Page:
To an average person, a microphone is a device you use to record voice. That is how most people see this device.
However, in the world of music and music production, a microphone has many other uses in addition to this most obvious one.
Since we are still using some acoustic instruments in our main stream music, they will need microphones to amplify their sound during live performance or studio recording sessions. There is just no other effective way of getting the job done.
What happens when you need to position a microphone low enough to record a bass drum? You are introduced to a new set of problems. First and foremost, microphone positioning is a very important factor when trying to get the perfect tone from an acoustic instrument.
This is especially true when recording various amps. In this instance, exact positioning of the microphone in front of the speaker has tremendous impact on the type of sound you are going to get.
In order to have the versatility you need for these tasks, you will need a low profile mic stand.
Microphone stands are mostly designed to keep the microphone at a level where a vocal artist can sing comfortably. This means that the larger majority of these stands are going to be high, and adjustable to a certain point. They, however, rarely allow you to place them so low where you could record amps and bass drums. A completely different type of stand exists for this specific purpose.
A low profile mic stand is a very simple device that doesn’t really have too many moving parts. Its height is generally predefined by an average height of an amp or bass drum. This means that you are working with a very close to the ground setup that has some maneuvering space, but not much. We are talking four inches of adjustment in most cases.
The reason behind this type of design is that you reduce the number of moving parts, thus ensuring that the microphone stays put at all times. Any kind of movement can induce noises and other types of tone pollution which are more or less unacceptable in serious music recording and production.
The base of the stand is the most important part. It needs to be stable and offer enough support so that the weight of the microphone doesn’t impact the stand in any way. You don’t want things moving around or tipping over as you begin to record.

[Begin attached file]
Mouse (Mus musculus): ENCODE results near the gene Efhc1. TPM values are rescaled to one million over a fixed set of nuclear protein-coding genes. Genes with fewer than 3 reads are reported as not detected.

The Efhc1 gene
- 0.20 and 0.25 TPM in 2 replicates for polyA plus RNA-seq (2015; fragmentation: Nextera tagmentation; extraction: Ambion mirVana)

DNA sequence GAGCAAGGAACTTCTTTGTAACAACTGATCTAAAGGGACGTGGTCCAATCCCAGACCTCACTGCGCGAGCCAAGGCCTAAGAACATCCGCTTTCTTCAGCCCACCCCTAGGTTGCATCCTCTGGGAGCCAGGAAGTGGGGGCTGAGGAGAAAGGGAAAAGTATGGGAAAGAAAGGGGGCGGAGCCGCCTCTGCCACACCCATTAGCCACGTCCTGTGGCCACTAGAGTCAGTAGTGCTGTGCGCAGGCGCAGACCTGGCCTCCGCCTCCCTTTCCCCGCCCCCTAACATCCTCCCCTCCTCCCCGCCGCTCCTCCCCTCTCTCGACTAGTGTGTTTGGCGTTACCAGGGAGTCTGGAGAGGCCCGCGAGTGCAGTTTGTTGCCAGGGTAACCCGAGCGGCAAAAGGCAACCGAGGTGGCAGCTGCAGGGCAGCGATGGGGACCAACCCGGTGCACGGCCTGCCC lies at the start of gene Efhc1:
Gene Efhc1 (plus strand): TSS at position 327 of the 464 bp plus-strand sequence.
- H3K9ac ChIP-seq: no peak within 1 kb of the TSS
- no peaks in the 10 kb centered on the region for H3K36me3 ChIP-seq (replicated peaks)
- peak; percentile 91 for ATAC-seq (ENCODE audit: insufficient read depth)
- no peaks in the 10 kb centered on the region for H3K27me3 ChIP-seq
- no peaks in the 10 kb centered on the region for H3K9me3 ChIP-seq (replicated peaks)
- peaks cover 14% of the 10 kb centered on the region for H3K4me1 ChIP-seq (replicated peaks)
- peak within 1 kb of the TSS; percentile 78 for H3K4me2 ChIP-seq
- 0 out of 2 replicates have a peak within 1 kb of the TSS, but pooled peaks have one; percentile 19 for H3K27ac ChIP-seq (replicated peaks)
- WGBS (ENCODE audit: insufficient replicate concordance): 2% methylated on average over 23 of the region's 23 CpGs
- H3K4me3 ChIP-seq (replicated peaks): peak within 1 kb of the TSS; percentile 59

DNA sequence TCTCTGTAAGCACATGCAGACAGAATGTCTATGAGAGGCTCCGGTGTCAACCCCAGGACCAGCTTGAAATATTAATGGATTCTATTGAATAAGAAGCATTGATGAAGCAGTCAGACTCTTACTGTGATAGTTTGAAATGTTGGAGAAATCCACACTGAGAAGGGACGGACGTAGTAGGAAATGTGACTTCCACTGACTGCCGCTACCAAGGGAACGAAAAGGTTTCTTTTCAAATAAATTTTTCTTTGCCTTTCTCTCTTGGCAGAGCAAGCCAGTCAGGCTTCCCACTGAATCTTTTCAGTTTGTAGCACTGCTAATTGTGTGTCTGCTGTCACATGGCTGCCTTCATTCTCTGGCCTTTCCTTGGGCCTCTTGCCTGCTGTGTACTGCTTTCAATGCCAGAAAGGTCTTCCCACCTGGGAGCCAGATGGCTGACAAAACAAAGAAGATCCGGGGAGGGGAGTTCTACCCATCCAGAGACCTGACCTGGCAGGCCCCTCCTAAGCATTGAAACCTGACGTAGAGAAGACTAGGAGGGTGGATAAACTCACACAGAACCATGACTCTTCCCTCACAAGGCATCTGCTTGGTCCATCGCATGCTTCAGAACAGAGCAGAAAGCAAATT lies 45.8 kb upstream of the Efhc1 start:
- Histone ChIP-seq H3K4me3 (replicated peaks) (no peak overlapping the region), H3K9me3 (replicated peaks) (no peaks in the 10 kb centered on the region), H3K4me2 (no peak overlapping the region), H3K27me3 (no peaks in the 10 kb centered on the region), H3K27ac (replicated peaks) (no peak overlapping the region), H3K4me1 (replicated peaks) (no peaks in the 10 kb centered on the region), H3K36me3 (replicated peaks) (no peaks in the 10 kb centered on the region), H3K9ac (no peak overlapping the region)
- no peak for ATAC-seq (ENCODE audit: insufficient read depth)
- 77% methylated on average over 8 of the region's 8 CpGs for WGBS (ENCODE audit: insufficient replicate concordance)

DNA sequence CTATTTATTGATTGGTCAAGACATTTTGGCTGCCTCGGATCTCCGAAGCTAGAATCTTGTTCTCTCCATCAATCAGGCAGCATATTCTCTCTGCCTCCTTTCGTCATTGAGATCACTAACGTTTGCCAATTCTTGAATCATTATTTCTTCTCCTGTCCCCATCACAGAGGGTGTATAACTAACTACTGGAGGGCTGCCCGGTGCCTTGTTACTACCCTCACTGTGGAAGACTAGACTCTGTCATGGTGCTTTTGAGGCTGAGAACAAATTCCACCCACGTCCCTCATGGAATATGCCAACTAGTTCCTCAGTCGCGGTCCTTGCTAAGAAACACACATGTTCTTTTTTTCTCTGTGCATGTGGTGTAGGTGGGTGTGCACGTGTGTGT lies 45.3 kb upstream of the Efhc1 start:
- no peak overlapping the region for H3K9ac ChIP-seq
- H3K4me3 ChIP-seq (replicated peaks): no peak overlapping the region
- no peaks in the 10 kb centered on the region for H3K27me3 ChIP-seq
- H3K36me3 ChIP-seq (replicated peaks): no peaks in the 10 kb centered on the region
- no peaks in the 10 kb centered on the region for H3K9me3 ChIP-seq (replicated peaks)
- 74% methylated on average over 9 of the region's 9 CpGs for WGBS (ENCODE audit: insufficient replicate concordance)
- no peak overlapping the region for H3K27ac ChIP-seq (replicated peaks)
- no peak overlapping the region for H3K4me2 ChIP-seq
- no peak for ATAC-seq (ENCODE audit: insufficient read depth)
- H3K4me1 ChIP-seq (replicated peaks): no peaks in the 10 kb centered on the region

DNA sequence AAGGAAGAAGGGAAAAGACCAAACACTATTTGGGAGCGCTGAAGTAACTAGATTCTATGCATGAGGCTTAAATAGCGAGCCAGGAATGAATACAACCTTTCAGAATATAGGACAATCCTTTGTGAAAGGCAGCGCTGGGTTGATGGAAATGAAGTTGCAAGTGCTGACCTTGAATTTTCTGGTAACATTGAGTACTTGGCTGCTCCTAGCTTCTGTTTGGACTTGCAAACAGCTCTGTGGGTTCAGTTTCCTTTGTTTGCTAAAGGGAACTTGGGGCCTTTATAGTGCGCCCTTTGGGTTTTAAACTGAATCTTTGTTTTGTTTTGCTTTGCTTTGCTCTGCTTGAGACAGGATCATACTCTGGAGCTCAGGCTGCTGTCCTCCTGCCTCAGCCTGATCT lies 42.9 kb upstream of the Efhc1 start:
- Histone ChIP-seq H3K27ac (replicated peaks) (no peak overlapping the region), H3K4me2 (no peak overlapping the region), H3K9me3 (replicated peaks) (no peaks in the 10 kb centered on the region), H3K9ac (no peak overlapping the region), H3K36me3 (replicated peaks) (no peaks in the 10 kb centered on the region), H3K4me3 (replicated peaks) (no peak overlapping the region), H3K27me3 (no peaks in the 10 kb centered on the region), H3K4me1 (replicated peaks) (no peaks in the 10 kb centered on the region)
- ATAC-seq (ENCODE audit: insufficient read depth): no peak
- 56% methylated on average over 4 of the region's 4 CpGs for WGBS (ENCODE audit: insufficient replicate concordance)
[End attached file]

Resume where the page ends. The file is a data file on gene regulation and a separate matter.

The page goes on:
What defines the performance of a low profile mic stand is how versatile it is in terms of height adjustment. When you are recording amps, you will have to move the microphone in all three axis in order to find that sweet spot where you get the best results. That means that a stand needs to be adjustable, but also strong enough to lock the microphone in place and hold it there when you are done adjusting the stand.
Sometimes even an inch of altitude can completely change the way an amp sounds. So what makes a good low profile mic stand? Good build quality, solid base, and reliable fastening mechanism.
What we like
A low profile mic stand does everything your standard microphone stand is simply not built to do.
You can try and use a regular microphone stand for these applications we have described earlier, but it’s not practical and it introduces additional moving parts you need to worry about.
What we don’t like
The only bad thing, if it can be defined as a bad thing, about low profile microphone stands is their limited scope of application. Aside from recording bass drums and amps, there isn’t much these stands can be used for.
Specific tasks require specific equipment, that’s the way it always was. When you go recording bass drums or amps, you will definitely need a low profile mic stand if you wish to get the best results and save as much time as possible.
There are many great models on the market, and we urge you to check them out. Just remember that simple is better in this case.